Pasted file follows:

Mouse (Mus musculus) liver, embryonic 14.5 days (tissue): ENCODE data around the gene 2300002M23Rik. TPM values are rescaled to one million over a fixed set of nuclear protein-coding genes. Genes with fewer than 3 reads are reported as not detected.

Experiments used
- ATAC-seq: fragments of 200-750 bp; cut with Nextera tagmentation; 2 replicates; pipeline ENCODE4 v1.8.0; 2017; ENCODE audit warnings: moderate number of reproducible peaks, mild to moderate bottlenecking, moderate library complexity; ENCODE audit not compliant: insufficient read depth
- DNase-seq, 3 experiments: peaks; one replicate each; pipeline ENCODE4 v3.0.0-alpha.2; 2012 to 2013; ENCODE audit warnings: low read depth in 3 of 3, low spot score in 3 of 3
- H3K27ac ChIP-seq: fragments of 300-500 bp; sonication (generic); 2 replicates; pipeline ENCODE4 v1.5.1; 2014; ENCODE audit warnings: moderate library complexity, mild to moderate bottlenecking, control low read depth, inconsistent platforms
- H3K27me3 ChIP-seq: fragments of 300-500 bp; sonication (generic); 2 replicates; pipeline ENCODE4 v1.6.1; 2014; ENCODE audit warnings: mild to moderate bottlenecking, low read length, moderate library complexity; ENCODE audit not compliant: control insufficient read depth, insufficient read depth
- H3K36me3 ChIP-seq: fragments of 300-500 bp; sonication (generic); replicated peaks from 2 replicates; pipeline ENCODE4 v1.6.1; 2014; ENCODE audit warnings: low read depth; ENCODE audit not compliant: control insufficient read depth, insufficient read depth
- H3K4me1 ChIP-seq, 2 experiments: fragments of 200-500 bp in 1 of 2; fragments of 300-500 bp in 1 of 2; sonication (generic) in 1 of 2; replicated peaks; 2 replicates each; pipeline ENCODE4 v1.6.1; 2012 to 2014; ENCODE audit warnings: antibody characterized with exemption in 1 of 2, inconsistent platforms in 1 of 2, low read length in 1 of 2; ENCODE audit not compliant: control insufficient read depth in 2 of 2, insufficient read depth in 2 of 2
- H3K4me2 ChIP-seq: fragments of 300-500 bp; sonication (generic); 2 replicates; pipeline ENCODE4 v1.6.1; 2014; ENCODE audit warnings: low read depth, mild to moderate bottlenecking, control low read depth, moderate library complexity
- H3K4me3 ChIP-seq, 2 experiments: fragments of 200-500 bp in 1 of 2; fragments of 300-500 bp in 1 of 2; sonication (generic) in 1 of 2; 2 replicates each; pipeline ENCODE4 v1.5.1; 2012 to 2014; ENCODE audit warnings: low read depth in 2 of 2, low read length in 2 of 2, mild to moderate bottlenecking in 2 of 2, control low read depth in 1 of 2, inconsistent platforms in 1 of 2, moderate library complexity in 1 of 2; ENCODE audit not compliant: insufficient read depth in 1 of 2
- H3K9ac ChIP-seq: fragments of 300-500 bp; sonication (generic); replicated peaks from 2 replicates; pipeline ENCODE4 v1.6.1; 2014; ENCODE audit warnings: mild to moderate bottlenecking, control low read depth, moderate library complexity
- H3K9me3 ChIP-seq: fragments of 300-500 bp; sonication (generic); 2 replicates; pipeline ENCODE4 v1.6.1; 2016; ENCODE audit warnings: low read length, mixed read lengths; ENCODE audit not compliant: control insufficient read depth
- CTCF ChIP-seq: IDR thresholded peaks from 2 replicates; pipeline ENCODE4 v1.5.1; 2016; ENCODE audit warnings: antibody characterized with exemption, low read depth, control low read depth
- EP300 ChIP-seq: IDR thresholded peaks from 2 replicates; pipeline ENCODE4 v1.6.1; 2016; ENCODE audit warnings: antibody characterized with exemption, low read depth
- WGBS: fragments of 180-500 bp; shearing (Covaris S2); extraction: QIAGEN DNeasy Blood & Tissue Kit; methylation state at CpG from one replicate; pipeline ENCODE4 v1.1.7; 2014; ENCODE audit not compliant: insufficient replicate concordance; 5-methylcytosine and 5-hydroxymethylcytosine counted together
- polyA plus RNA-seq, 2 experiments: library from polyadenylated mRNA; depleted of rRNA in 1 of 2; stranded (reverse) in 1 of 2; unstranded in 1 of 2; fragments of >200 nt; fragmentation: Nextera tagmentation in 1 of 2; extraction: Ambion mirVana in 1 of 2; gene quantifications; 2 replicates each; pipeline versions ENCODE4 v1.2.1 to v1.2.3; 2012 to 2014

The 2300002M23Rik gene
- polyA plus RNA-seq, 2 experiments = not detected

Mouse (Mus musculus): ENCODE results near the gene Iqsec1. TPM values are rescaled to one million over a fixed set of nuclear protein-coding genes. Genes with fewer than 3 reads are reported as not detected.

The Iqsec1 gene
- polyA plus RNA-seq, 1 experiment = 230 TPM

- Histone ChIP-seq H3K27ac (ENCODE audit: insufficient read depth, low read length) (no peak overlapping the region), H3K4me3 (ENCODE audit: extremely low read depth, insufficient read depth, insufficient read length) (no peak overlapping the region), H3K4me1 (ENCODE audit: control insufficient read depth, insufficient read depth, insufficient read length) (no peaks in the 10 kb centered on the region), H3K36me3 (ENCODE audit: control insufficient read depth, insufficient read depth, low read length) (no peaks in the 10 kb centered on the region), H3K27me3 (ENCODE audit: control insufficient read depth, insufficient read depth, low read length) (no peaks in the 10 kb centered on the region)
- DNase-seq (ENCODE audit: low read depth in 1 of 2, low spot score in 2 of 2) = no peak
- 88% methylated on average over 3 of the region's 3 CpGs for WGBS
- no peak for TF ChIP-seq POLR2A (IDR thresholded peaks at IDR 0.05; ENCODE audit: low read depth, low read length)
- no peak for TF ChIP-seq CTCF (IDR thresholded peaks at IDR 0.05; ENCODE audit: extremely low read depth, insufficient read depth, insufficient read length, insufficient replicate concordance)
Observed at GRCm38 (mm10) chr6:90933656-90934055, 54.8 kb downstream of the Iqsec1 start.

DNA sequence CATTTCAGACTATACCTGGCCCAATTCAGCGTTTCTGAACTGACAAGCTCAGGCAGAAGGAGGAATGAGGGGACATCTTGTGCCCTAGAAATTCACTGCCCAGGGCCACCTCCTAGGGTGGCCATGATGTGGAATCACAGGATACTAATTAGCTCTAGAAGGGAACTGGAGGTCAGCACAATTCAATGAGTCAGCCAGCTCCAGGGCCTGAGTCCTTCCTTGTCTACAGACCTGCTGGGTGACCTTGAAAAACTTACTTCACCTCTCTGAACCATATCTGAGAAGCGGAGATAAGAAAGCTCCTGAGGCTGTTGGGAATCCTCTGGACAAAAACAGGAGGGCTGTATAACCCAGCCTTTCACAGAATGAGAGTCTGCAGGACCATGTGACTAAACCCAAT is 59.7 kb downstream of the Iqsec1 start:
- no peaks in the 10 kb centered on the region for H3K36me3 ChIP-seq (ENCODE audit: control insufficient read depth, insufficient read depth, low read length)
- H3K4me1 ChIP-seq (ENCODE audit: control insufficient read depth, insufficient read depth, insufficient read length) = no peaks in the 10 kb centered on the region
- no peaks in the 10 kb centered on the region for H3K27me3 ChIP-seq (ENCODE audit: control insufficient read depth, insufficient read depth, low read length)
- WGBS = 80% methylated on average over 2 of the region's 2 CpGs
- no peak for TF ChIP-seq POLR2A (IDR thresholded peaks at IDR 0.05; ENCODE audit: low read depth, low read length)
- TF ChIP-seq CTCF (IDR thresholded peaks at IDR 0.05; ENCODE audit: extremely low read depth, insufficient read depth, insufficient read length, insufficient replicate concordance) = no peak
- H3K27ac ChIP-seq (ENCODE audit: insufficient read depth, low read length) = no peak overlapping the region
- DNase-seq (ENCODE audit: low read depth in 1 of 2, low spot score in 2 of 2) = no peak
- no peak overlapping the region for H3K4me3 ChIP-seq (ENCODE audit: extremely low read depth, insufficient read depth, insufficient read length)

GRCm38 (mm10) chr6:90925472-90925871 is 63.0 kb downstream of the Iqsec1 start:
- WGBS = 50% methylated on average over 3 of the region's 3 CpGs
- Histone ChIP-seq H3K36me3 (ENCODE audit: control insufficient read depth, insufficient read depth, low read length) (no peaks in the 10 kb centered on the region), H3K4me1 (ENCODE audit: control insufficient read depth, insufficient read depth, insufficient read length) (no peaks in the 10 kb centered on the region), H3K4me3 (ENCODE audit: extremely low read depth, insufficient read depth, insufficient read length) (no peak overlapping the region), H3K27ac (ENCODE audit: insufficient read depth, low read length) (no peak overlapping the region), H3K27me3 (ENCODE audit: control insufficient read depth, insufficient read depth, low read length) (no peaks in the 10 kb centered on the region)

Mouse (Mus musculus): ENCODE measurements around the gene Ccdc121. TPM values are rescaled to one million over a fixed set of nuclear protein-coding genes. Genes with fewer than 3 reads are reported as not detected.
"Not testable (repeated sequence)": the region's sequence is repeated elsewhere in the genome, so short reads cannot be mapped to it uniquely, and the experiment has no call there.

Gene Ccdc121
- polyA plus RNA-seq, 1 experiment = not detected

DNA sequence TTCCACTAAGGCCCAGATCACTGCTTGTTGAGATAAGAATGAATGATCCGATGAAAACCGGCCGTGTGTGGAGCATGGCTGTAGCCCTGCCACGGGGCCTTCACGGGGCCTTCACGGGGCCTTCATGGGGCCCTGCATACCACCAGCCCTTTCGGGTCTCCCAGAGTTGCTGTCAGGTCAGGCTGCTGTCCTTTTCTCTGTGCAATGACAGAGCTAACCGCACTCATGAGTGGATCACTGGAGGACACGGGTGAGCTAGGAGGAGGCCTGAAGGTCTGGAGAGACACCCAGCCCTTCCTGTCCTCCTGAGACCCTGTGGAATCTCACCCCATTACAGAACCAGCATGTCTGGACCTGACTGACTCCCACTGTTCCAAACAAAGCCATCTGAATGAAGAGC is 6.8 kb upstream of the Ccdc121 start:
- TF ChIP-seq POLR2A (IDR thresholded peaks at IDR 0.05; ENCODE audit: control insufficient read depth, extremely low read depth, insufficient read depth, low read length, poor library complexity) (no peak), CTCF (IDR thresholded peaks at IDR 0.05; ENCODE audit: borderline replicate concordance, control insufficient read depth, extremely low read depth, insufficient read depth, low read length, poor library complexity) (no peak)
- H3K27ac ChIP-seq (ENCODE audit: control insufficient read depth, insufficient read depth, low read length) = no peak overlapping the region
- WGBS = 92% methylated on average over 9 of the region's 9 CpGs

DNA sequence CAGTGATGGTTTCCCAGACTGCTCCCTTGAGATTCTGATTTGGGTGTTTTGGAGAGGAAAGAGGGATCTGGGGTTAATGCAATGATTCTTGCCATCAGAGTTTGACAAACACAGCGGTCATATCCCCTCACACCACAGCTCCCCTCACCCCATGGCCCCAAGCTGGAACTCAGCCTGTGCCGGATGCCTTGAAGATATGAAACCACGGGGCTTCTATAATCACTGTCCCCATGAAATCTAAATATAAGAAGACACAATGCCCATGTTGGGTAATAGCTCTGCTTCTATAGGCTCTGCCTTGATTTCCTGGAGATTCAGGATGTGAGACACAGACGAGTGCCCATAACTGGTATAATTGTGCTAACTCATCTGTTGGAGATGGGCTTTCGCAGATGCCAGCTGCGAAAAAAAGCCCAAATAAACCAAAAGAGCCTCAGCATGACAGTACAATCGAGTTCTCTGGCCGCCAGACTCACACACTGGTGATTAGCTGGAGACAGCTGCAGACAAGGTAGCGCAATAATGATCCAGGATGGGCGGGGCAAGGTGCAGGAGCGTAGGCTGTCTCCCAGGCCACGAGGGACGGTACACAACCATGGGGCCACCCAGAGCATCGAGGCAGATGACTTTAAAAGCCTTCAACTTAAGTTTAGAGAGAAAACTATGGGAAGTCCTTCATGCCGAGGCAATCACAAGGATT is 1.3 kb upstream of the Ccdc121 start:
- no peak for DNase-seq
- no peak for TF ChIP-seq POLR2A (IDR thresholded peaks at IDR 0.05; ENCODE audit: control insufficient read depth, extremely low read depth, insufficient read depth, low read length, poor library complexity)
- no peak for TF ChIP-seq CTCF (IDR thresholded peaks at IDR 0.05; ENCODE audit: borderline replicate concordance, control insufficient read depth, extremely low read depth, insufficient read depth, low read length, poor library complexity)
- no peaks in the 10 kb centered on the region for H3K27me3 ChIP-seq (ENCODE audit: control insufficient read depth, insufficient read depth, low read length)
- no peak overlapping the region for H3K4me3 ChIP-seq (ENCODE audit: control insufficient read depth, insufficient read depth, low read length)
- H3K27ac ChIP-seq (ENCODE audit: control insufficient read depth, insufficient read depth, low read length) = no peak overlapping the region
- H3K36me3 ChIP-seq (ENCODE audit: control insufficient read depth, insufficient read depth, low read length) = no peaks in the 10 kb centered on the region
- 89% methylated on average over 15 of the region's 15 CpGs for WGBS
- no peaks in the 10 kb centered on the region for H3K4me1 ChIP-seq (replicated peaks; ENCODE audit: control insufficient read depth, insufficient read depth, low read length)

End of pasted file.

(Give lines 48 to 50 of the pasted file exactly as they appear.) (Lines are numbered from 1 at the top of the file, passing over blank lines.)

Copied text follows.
- WGBS = 92% methylated on average over 9 of the region's 9 CpGs

DNA sequence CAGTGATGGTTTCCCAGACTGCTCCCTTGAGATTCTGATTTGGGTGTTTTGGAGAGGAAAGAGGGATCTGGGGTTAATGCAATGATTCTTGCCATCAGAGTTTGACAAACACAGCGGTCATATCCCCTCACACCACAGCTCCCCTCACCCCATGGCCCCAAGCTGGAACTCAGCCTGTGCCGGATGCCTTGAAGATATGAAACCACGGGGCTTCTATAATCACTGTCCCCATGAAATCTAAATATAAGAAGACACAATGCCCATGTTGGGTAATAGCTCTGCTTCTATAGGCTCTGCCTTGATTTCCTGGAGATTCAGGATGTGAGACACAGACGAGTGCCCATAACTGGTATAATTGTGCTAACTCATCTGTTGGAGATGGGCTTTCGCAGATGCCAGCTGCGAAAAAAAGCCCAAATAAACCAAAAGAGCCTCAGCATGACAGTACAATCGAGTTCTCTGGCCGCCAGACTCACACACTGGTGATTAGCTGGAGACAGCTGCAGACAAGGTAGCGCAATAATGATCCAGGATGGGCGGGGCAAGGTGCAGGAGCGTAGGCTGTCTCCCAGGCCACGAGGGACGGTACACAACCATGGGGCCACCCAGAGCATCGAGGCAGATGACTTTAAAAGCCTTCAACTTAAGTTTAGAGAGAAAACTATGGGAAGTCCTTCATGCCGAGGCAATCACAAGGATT is 1.3 kb upstream of the Ccdc121 start:
- no peak for DNase-seq